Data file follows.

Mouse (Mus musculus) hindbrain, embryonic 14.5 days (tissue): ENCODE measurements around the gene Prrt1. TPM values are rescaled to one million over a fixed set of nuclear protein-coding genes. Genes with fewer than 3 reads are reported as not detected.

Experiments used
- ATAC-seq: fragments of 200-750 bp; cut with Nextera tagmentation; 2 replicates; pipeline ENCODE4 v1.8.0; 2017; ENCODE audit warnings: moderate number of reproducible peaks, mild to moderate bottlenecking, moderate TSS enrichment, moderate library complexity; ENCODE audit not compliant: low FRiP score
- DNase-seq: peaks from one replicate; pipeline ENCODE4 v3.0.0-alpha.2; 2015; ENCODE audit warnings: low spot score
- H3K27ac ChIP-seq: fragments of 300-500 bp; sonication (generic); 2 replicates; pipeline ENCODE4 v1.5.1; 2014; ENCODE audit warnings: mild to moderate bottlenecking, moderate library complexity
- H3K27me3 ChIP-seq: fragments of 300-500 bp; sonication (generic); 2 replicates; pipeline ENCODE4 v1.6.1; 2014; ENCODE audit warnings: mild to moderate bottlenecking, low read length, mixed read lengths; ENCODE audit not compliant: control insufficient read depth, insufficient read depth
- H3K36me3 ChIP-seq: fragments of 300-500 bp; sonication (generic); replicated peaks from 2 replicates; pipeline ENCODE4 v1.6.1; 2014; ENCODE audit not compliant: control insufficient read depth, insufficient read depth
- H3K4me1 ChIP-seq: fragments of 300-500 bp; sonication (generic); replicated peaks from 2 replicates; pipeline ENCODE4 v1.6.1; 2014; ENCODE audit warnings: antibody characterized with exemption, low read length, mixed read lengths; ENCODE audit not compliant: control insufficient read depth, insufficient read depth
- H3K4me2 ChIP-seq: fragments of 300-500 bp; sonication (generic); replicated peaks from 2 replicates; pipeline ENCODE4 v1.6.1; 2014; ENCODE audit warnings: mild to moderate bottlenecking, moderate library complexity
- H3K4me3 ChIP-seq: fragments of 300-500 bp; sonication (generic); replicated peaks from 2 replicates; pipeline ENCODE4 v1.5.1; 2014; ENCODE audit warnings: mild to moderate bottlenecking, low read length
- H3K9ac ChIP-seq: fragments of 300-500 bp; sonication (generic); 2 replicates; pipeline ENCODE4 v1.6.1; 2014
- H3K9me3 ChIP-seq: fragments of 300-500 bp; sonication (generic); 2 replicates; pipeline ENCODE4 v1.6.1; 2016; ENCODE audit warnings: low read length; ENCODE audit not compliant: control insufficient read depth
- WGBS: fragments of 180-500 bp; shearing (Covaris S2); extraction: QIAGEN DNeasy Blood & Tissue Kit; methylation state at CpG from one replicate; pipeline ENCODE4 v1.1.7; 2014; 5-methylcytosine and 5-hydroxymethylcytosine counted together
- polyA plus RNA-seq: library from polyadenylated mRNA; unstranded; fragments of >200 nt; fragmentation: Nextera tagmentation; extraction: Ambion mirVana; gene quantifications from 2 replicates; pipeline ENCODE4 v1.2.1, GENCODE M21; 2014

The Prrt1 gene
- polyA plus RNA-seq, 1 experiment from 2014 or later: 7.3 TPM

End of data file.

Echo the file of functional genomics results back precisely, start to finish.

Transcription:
Mouse (Mus musculus) hindbrain, embryonic 14.5 days (tissue): ENCODE measurements around the gene Prrt1. TPM values are rescaled to one million over a fixed set of nuclear protein-coding genes. Genes with fewer than 3 reads are reported as not detected.

Experiments used
- ATAC-seq: fragments of 200-750 bp; cut with Nextera tagmentation; 2 replicates; pipeline ENCODE4 v1.8.0; 2017; ENCODE audit warnings: moderate number of reproducible peaks, mild to moderate bottlenecking, moderate TSS enrichment, moderate library complexity; ENCODE audit not compliant: low FRiP score
- DNase-seq: peaks from one replicate; pipeline ENCODE4 v3.0.0-alpha.2; 2015; ENCODE audit warnings: low spot score
- H3K27ac ChIP-seq: fragments of 300-500 bp; sonication (generic); 2 replicates; pipeline ENCODE4 v1.5.1; 2014; ENCODE audit warnings: mild to moderate bottlenecking, moderate library complexity
- H3K27me3 ChIP-seq: fragments of 300-500 bp; sonication (generic); 2 replicates; pipeline ENCODE4 v1.6.1; 2014; ENCODE audit warnings: mild to moderate bottlenecking, low read length, mixed read lengths; ENCODE audit not compliant: control insufficient read depth, insufficient read depth
- H3K36me3 ChIP-seq: fragments of 300-500 bp; sonication (generic); replicated peaks from 2 replicates; pipeline ENCODE4 v1.6.1; 2014; ENCODE audit not compliant: control insufficient read depth, insufficient read depth
- H3K4me1 ChIP-seq: fragments of 300-500 bp; sonication (generic); replicated peaks from 2 replicates; pipeline ENCODE4 v1.6.1; 2014; ENCODE audit warnings: antibody characterized with exemption, low read length, mixed read lengths; ENCODE audit not compliant: control insufficient read depth, insufficient read depth
- H3K4me2 ChIP-seq: fragments of 300-500 bp; sonication (generic); replicated peaks from 2 replicates; pipeline ENCODE4 v1.6.1; 2014; ENCODE audit warnings: mild to moderate bottlenecking, moderate library complexity
- H3K4me3 ChIP-seq: fragments of 300-500 bp; sonication (generic); replicated peaks from 2 replicates; pipeline ENCODE4 v1.5.1; 2014; ENCODE audit warnings: mild to moderate bottlenecking, low read length
- H3K9ac ChIP-seq: fragments of 300-500 bp; sonication (generic); 2 replicates; pipeline ENCODE4 v1.6.1; 2014
- H3K9me3 ChIP-seq: fragments of 300-500 bp; sonication (generic); 2 replicates; pipeline ENCODE4 v1.6.1; 2016; ENCODE audit warnings: low read length; ENCODE audit not compliant: control insufficient read depth
- WGBS: fragments of 180-500 bp; shearing (Covaris S2); extraction: QIAGEN DNeasy Blood & Tissue Kit; methylation state at CpG from one replicate; pipeline ENCODE4 v1.1.7; 2014; 5-methylcytosine and 5-hydroxymethylcytosine counted together
- polyA plus RNA-seq: library from polyadenylated mRNA; unstranded; fragments of >200 nt; fragmentation: Nextera tagmentation; extraction: Ambion mirVana; gene quantifications from 2 replicates; pipeline ENCODE4 v1.2.1, GENCODE M21; 2014

The Prrt1 gene
- polyA plus RNA-seq, 1 experiment from 2014 or later: 7.3 TPM